Buying a Sander
When it comes to making sharp or unnecessarily hard surfaces or edges smooth and free of debris, the sander is the best tool for the job. Sanders can be used for smoothing or refining larger wood pieces, basic woodworking, and even auto-body work. In quite a few cases, sanding is a large and messy job, so getting through it as quickly and effectively as possible is a plus. It does require a bit of care to do it right, but finished sanded pieces can look beautiful and have a rich feel. At ToolsDirect.com, our sanders accommodate the various projects you’ve got so you can complete this oftentimes tedious job relatively quickly and effectively.
Since sanding creates a large amount of sawdust, many sanders come with a dust-collection system. This keeps the work area and the work-piece cleaner. On belt sanders, the motor should ideally be sealed-off from the general dust and air flow. On orbital and random-orbit sanders, there should be a sealed switch. Both of these keep the inside of the machine clean and free of function-deterring sawdust. Depending on your needs, the more industrial-strength sanders have two speed settings so you can avoid heat and friction which damages certain materials.
As always, Safety First. It’s a good idea to wear work glasses and masks to keep the sawdust out of your eyes and lungs, even if you have a vacuum to keep the particulate away from you.
A Note on the Coarseness of Sandpaper
Sandpaper comes in different levels of coarseness and those levels correlate to the “grit” (abrasive particles) contained in one square inch of the paper. It’s a bit counterintuitive, but the higher number the paper is, the less abrasive the paper will be. This is because larger particles take up more space on the belt/paper and therefore there are fewer of them. Sandpaper below 100 is suitable for large projects where a lot of surface removal is necessary; sandpaper between 100 and 200 is for refinishing wooden surfaces or for general medium wood-working; and sandpaper above 200 is required for the least amount of wood removal or for putting on the finishing touches before treating wood. Indeed, the best-looking wood-pieces have been sanded in graded levels with gradually finer grit sandpaper.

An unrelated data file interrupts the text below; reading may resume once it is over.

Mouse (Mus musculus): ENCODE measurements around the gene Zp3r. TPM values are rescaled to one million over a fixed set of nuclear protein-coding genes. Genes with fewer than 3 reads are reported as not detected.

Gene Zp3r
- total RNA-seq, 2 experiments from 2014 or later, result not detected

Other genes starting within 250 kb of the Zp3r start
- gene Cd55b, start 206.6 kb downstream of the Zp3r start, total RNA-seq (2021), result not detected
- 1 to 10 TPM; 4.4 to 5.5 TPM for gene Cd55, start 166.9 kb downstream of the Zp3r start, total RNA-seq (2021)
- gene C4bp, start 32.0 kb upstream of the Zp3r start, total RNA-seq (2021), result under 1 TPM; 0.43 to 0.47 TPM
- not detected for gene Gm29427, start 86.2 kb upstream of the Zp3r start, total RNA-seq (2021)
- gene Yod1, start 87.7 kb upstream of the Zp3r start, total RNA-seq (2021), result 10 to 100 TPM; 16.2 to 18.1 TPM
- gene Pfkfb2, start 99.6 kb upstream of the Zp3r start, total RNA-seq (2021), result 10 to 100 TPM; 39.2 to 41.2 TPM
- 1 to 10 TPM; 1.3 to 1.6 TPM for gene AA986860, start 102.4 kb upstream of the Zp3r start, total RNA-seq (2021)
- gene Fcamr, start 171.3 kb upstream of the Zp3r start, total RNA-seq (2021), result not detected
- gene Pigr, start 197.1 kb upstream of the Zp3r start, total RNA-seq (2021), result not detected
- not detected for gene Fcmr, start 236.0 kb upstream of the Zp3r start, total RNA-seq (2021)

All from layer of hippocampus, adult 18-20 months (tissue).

Back To Top
Different sanders have different purposes, of course. Getting your job done efficiently involves choosing the right sander for the job. The following is a list of the different types of sanders and their purposes.
Belt Sanders: Often called “The King of All Sanders,” this machine uses two, sometimes three, wheels (or “drums”) or to convey the one-piece sanding belt along its path. Because of the usually extreme abrasiveness of the sanding belt, this sander is capable of very quickly removing large amounts of wood. Careful and controlled motions are absolutely necessary when using this tool since it can take a lot off a wood-piece. Finer grit sandpapers can be used on this machine to achieve a smooth finish, but even then, care must be taken so as not to remove too much wood. Sand with the grain of the wood and keep the sander moving at all times to avoid strange sanding patterns or removing more wood than you intend.
Benchtop Sanders: The Oscillating Edge Belt/Spindle Sander combines two tools into one. As a stationary tool, the edge belt sander adds leverage when sanding edges and faces. The easy change into oscillating spindle-mode creates smooth insides of curves and contours. The oscillating mechanism makes it easy to refine those hard to reach places effectively and quickly.
Finishing Sanders: This tool is especially useful for sanding in corners or where there is limited accessibility. Some versions are called “mouse sanders,” and these operate with a triangular head and use a triangular piece of sandpaper. Also, different attachments can be applied to this machine so that even greater accessibility can be achieved. One benefit of the triangular attachment is that when one corner of the sandpaper is used up, it can be rotated on the sander, adding longer life to the pad. This tool takes a few different forms (it can also be either square or rectangular as well), but a fine finish is what this tool accomplishes.
Orbital Sanders: These are handheld sanders that can be divided into two categories. One category is the “Orbital Sander” and the other is the “Random Orbit Sander.” The difference between the two is that the “orbital sander” vibrates in consistent but very small circles, and the “random orbit sander” rotates in larger and elliptical circles, creating a “random orbit.” Orbital sanders are easy to use and don’t put a lot of strain on the hands and wrists. The sanding portion can either be rectangular or circular, but rectangular orbital sanders can more easily access edges and corners. On the random orbit sander, higher-quality finishes can be achieved and swirls won’t be left in the wood since no two orbits ever occur in the same place. The random orbit sander doesn’t access corners or edges easily, so a finishing sander or sanding by hand may be necessary.
Sanders are a useful and important part of any project where smoothness and a refined appearance are necessary. Although sanding is essential to creating the look and feel you need in work-pieces, the sooner you complete it, the sooner you’re on to other projects. Build.com offers excellent brands that get the job done like Bosch, and Milwaukee. Save yourself some time… and money.
Back To Top